Complicated Complicity

A number of years ago I participated in a conversation facilitated by researchers at the Holocaust Museum in Washington, D.C., regarding the complicity of municipal police officers during Nazi rule and occupation of Europe.  The parties involved were law enforcement officers studying in a police leadership master’s program and doctoral candidates in leadership and policy.   Based on review of detailed information from the museum research staff, the group frankly considered the behavior of ordinary citizens who found themselves swept away from their ordinary behavior by a tide of unspeakable actions.  Everyone in the room acknowledged that a range of action represented “complicity,” from actively supporting the fascist agenda to merely turning a blind eye.  In between, a great deal of discussion hovered around the ethics of “doing the job” as directed: following orders, or the status quo, as justification of the actions.  The group of leadership-oriented students did not find satisfaction in these excuses, yet acknowledged limited ability to completely contextualize the actions of individuals immersed in a culture so far beyond our own experience.

In the present day, there are those associated with the media who rationalize overtly questionable activities with justifications similar to those of the police we discussed.  Paparazzi engage in stalking behavior made legal only by the public nature of the individuals they hound.  While for some, the compliment of a throng of photographers may be welcome, in exercising their “right” to report and photograph the off-stage life of famous people, the more rabid of these “reporters” have led directly or indirectly to damage beyond exposure to public scrutiny – even to the death of their prey. \

An underlying affirmation among such reporters stems from an assumption the public not only wants to know and see glimpses of the private lives of public figures, but also that there exists some “right” for them to know.  So, on these packs of scavengers proceed, desperately attempting to beat others to a titillating story.

Ironically, perhaps inexplicably, there appear to be some stories that go unaddressed.  A form of Hollywood code seems to keep even the most unscrupulous trash mongers from revealing certain stories.  For instance, during the recent Golden Globe awards, a celebrity tap-danced around formally coming out of the closet, even though it appears clear that most industry insiders have known for decades of the individual’s same-sex partnership.  Yet, this story has not been emblazoned on tabloids.  Whether the paparazzi make this decision out of self-preservation (because of the status of the star) or out of some unspoken code that allows humiliation of some but not others, it proves that even among the least principled reporters, some things are beyond the “rights” of the public to know.

Every public relations practitioner worth a consulting fee knows the driving force behind news headlines has less to do with news than it does attracting eyeballs, all too often at any cost.  Within that cost, it may be posited that the general media, in pursuing both audience and the “rights” of the world to know, may be complicit in the fostering of terrorism.  Hard news journalists perform no differently than celebrity stalkers in the sense that they go to where the most compelling images and stories reside.  For one, that may be a house in Bel Air; for another, a recently bombed hotel in Bahrain.  The reporter does not care who detonated the bomb or why, only that the story be told in a manner that attracts audience attention to the outlet that deposits in his or her bank account.  Certainly, accruals in social capital also contribute to the reasoning of a reporter to cover stories, but in either case, tragedy makes compelling news.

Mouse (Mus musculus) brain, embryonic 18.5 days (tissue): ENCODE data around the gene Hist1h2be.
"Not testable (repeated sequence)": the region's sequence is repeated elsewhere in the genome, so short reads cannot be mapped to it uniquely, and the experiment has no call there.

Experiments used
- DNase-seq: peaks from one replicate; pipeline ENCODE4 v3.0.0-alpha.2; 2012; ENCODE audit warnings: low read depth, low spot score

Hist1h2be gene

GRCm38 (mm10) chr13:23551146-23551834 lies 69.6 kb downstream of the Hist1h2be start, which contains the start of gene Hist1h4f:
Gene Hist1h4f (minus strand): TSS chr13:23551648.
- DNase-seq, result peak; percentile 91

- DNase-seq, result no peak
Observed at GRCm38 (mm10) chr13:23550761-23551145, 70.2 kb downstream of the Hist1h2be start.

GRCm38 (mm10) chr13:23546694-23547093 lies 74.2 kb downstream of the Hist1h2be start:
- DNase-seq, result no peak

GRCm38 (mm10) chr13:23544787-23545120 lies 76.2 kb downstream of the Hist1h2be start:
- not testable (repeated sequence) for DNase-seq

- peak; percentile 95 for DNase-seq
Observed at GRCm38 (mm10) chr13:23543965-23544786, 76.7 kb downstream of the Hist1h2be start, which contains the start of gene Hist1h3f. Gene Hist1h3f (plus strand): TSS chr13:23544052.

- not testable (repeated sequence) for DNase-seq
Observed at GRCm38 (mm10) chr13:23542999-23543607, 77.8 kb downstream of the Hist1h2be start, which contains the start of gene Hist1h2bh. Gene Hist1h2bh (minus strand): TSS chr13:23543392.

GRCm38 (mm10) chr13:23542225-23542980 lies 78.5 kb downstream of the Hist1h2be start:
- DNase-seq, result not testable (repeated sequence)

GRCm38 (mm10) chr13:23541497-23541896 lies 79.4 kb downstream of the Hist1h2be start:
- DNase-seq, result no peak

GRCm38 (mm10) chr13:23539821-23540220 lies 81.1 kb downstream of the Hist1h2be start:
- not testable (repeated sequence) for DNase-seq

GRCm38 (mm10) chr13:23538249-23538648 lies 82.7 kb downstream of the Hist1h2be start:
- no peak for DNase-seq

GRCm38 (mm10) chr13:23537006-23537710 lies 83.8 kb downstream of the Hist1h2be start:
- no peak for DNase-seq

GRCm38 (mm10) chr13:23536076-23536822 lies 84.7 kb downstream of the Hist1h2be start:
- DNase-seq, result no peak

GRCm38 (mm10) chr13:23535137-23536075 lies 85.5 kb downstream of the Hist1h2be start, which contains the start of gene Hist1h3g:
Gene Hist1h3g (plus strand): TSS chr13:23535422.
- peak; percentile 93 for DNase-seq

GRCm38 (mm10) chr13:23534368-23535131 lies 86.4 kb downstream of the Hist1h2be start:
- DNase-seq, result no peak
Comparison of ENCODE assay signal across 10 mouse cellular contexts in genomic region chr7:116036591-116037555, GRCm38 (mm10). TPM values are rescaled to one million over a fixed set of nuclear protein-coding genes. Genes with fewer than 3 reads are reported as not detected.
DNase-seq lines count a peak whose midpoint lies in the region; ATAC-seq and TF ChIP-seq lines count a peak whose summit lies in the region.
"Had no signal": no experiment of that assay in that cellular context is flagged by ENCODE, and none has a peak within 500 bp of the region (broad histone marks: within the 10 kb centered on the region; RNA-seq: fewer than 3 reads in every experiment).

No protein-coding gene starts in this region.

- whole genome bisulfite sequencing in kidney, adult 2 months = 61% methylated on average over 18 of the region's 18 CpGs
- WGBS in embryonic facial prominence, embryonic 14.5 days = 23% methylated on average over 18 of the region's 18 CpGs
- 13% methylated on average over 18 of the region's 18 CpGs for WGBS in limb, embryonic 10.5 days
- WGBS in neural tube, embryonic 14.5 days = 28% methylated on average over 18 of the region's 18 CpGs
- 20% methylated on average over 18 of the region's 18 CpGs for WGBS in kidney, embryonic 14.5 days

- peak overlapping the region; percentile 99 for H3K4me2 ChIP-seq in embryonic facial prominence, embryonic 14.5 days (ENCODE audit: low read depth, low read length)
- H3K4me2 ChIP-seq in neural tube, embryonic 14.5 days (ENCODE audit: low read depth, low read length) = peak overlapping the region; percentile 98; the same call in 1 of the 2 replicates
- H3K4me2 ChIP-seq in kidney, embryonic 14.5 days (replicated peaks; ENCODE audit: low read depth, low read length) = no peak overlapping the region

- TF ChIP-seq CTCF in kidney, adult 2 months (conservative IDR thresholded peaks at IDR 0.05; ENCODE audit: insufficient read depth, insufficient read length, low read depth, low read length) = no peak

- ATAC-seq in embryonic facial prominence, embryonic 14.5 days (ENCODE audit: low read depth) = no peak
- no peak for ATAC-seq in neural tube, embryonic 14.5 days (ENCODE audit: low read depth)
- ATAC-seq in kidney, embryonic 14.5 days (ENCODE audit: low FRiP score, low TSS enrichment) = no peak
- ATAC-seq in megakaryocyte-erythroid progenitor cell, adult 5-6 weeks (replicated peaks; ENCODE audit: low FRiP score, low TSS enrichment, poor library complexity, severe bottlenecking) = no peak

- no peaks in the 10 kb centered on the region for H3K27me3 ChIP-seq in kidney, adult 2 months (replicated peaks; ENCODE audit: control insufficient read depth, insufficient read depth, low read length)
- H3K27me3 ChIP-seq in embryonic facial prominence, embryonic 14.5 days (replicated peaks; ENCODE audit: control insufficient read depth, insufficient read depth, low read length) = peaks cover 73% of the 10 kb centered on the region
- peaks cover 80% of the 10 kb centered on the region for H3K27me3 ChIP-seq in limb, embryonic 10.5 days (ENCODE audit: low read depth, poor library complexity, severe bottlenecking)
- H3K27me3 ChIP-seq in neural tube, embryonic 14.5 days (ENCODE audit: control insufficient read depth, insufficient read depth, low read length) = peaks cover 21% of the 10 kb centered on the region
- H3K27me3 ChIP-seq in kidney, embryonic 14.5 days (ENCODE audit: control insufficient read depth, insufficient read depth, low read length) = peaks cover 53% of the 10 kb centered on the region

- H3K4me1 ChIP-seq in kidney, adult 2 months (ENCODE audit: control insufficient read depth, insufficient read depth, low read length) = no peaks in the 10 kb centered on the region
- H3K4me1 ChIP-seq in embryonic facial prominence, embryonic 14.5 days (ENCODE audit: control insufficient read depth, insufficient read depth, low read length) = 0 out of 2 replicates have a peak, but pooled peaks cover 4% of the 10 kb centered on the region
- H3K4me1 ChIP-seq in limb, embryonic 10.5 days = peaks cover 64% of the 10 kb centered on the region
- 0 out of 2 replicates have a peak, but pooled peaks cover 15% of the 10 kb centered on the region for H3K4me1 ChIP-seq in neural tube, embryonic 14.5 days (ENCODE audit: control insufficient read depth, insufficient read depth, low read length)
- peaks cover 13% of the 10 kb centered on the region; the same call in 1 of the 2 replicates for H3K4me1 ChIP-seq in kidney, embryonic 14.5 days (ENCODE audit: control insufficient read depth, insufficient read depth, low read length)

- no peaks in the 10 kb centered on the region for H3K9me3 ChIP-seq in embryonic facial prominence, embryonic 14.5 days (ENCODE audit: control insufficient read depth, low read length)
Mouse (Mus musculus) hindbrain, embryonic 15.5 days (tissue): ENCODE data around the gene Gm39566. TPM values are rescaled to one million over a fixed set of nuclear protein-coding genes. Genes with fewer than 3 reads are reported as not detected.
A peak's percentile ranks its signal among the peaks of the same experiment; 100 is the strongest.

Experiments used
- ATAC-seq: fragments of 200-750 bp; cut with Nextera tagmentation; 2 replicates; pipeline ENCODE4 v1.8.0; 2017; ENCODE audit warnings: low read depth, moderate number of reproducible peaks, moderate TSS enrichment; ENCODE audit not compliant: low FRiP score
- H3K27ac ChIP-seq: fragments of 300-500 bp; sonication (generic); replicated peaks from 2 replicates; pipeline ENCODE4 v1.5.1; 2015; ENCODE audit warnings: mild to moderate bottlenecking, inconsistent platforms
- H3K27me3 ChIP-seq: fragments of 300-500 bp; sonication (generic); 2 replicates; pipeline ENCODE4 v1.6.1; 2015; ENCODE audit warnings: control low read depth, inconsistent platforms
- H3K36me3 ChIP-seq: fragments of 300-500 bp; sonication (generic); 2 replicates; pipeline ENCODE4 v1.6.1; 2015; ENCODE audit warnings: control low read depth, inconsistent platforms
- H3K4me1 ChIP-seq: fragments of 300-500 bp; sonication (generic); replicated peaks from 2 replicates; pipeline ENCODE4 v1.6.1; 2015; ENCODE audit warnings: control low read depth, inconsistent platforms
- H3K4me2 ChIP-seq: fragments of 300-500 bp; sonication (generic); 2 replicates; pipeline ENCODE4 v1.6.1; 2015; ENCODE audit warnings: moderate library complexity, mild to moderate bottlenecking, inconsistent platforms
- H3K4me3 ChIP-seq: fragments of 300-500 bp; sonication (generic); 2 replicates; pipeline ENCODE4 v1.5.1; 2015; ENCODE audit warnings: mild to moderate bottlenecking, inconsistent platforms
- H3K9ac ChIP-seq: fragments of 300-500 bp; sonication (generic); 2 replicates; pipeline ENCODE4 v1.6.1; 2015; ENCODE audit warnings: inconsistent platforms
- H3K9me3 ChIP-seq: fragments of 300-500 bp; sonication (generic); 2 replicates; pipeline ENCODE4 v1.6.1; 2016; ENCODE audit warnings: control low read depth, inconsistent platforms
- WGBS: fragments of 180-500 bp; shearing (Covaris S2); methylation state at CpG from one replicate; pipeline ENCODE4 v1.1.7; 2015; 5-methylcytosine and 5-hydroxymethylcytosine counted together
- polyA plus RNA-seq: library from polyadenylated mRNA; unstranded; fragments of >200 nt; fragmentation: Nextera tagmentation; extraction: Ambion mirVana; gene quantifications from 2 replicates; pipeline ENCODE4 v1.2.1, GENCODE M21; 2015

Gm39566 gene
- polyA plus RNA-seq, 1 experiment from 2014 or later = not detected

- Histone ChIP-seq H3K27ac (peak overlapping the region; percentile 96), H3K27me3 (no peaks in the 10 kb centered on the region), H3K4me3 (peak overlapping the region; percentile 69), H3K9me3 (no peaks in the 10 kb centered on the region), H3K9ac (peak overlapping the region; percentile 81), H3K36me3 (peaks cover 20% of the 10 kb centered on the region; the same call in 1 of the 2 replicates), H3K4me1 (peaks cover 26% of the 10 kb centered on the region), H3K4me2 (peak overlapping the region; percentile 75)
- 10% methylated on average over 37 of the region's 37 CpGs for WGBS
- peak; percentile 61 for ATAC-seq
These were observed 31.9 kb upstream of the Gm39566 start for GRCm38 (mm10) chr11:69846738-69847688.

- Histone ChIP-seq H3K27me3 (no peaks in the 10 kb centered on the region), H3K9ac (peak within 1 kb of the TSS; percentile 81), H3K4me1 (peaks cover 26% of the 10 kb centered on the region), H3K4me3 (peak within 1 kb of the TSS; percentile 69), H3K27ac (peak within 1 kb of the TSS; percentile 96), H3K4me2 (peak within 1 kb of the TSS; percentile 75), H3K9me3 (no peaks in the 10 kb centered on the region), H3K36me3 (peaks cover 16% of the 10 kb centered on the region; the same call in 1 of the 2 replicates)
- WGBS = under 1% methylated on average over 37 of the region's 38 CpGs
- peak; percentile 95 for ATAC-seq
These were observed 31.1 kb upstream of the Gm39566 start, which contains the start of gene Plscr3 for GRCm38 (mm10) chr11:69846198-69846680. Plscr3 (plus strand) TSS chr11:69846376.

Fundamentally, and unfortunately, terrorists practice public relations.  In order to proactively manage stakeholder perceptions of their cause, the leaders must conduct some sort of public and newsworthy event.  If you represent a small organization, it tends to be very hard to get the press to pay attention to your emailed diatribes or sketchy video monologues, let alone press conferences.  But in creating a dramatic public spectacle, the group immediately commands media attention.  By the same token, the same holds true of lone gunmen who attack in public places.  While their long-term goals are dramatically different, the short- term need for attention remains precisely the same.  Further, each time the media covers these events in minute detail, the prospects and attractiveness of someone emulating the event increases.

So… back to complicity.  While I know it would be impossible to convince media in our infinitely connected world to forgo covering monumental acts of terror, imagine what things would be like today if the media had engaged in wartime communication policies similar to those during World War II.  Rather than communicating a message to the entire world with a suicide bomb, an extremist group would have only disrupted a single city.  Rather than rewarding the group with coverage, this tactic would garner far more localized value.  Arguably, a globally organized effort might have escalated attacks to the point of heightened security at our airports, but would we all be taking off our shoes because of a single fanatic with a failed pair of explosive sneakers?  Or would the group have managed international recognition necessary to recruit worldwide?

In an effort to be clear, the public should have expectations that the media provides reporting uncensored by government whim, but if paparazzi can make decisions to spare some “news” from headlines for the common good, it might be prudent for mainstream media to minimize the splash value when covering the work of violent extremists.  Otherwise, it seems they are complicit to some degree.